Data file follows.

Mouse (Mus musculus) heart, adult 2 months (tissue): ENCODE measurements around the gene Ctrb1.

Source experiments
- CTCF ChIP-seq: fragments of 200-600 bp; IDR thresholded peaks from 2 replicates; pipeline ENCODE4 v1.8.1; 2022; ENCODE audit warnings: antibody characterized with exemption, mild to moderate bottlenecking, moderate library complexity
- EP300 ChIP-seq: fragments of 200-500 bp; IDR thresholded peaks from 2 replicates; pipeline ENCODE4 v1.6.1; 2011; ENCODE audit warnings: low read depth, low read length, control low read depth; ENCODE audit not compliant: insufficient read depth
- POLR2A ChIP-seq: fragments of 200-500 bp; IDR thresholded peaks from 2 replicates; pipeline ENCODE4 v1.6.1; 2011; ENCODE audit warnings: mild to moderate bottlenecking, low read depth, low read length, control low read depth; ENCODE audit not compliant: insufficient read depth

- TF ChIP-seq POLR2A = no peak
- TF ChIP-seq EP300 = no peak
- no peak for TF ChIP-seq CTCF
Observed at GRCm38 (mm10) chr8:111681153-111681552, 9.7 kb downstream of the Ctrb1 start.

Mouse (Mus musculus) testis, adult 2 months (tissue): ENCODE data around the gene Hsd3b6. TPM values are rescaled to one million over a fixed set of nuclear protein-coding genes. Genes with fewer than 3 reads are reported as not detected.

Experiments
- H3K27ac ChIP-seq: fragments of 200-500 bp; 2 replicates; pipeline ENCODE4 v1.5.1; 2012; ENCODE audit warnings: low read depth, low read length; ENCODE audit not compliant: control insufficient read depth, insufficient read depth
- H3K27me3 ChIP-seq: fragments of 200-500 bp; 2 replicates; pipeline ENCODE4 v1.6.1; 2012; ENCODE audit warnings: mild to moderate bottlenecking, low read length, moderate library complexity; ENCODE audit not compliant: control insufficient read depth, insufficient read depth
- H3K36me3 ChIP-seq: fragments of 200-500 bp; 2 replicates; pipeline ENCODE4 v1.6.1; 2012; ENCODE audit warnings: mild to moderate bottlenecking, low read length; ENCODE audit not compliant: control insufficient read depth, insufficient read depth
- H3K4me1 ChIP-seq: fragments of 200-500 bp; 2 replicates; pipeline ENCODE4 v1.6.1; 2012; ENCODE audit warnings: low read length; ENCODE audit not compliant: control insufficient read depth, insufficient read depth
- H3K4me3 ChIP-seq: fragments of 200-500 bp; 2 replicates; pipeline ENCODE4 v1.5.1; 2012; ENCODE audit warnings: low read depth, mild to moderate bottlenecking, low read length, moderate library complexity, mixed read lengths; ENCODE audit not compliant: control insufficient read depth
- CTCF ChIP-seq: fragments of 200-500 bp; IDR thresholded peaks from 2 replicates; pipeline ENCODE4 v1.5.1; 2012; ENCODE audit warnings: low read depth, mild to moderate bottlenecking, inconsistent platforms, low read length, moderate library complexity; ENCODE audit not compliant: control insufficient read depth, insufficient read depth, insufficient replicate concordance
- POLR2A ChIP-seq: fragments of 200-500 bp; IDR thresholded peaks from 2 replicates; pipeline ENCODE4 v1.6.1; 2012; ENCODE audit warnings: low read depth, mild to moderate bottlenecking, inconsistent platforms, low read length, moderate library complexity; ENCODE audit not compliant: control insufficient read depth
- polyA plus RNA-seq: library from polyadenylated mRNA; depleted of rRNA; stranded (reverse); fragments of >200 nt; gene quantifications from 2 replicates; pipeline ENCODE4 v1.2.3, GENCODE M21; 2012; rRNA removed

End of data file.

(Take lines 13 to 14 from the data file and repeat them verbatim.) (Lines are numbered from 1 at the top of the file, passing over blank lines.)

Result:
- H3K27me3 ChIP-seq: fragments of 200-500 bp; 2 replicates; pipeline ENCODE4 v1.6.1; 2012; ENCODE audit warnings: mild to moderate bottlenecking, low read length, moderate library complexity; ENCODE audit not compliant: control insufficient read depth, insufficient read depth
- H3K36me3 ChIP-seq: fragments of 200-500 bp; 2 replicates; pipeline ENCODE4 v1.6.1; 2012; ENCODE audit warnings: mild to moderate bottlenecking, low read length; ENCODE audit not compliant: control insufficient read depth, insufficient read depth